who put the alphabet in alphapetical order?

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The answer to this question asked by They Might Be Giants, according to Michael Rosen is: We, the people. He wrote a book about the history, development and changes of what seems to be everlasting to most of us: Alphabetical: How every letter tells a story. Just read an interview with Rosen about it and a hugely enjoyable review of the book by Carlos Lozada for the Washington Post.

I’ll give you two short excerpts from the latter:
Rosen is an alphabet anarchist. He regards rules of spelling and usage as arrangements of convenience — and temporary ones at that. “At any given moment in time, a writing system is asked, by the people who know how to use it, to perform tasks,” Rosen writes. “If any of these tasks break down because the symbols don’t work or are thought to be insufficient or redundant, then it will follow that people will invent new symbols and processes for writing and reading.” (…)

Rosen can easily imagine a world without the alphabet — or at least a world in which its importance is greatly diminished. The power of alphabetical order, with us at least since Zenodotus organized the Library of Alexandria in the late third century B.C., has eroded in the age of Google and Wikipedia, Rosen argues. “When we use search engines,” he writes, “we don’t run our thumbs down any real, virtual or metaphorical alphabet.” And if the alphabet ceases to be the way we classify human knowledge, “why should the alphabetical order of letters survive?” Besides, Rosen reminds us, the Chinese have not felt the need to develop an alphabet, “and the Chinese are doing just fine.”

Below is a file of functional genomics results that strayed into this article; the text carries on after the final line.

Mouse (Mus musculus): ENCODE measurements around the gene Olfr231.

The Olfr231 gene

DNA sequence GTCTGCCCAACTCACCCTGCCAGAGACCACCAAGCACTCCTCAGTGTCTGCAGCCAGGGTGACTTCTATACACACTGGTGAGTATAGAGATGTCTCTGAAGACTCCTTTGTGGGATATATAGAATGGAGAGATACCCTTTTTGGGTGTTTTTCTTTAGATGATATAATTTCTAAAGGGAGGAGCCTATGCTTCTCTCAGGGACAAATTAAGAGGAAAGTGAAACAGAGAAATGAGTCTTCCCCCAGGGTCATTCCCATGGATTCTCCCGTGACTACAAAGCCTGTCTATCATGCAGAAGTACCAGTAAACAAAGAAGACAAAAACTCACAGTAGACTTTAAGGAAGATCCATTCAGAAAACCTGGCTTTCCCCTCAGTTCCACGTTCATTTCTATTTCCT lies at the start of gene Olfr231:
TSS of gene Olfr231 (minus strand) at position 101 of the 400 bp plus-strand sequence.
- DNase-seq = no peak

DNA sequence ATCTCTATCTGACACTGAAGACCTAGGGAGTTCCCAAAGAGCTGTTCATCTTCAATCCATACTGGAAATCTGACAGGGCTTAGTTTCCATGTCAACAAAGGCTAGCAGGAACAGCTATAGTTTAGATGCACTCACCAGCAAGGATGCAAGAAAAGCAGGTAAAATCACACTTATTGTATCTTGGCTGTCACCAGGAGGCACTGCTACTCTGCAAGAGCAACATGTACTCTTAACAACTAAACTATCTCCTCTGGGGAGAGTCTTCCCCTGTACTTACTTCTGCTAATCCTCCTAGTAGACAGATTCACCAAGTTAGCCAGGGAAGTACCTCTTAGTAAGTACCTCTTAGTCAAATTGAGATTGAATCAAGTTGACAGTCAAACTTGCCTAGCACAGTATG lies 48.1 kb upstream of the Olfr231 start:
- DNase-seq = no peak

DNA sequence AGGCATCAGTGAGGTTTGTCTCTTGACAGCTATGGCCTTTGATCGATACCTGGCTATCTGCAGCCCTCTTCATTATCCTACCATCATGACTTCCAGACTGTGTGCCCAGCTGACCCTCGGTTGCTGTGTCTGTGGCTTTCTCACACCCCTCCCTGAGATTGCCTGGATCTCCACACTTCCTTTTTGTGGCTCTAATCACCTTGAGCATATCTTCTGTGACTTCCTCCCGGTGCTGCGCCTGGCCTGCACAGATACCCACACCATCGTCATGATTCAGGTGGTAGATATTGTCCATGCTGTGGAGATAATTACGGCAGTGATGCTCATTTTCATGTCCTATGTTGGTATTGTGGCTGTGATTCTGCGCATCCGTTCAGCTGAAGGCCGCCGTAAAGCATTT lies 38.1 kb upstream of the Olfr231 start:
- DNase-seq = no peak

That’s enough to make me buy the book immediately. I’m a little old school, when it comes to orthography. That doesn’t mean, I am in any way perfect at it. I just am arguing, that the new way of teaching it, which seems to be not teaching any, is wrong. A friend’s family in Bochum might serve as a good sample. Both kids were taught to write without any spelling training. They were asked to write as they pleased during the first couple of years. Which they did. I wasn’t able to make sense of what they were trying to say most of the time, as I didn’t know the kids that well. To this day (the older one is about to take her A levels this year), whatever I gather from her written language on social networks is strewn with spelling mistakes. But maybe it’s just me not being capable of understanding young folks way of communicating any more. Which makes me an outdated person. The only thing I know, is, that at work, I still need to have staff, who know how to write a couple of sentences without grave mistakes.

But maybe I have to reconsider. Written language changed significantly, even during my lifetime. Besides the spelling changes witnessed over the last decades along with the acceptance of many, mostly English loanwords into German, even the lettering itself changed. I remember my grandparents still used Gothic handwriting in everyday life. I also remember, we had a class during the first couple of years at school, called “Schönschrift”. Learning how to write the old letters first with a pencil, later with ink and pinfeather. Much care was taken to explain the difference between upstroke and downstroke and how to proportion the letters correctly. I liked the exercises a lot. All of a sudden, I was able to decipher the exercise books of my grandparents I found in their attic. Same as old notes and letters stored there. And the older documents, my dad had. He also was taught to write the old way, when he was at school and retrained later on. To this day, his handwriting, although in longhand, still reminds me of my “Schönschrift” classes. It looks just perfect, every letter in line, all slings perfectly proportioned. Although I struggle today, to decipher Gothic handwriting, I am still able to make out most of it. And in print, I am doing absolutely fine. I still own books from my childhood, printed in Sütterlin. So maybe in a couple more years I’ll be able to take a liking to the flexible way, some people treat, what I consider correct orthography, today.

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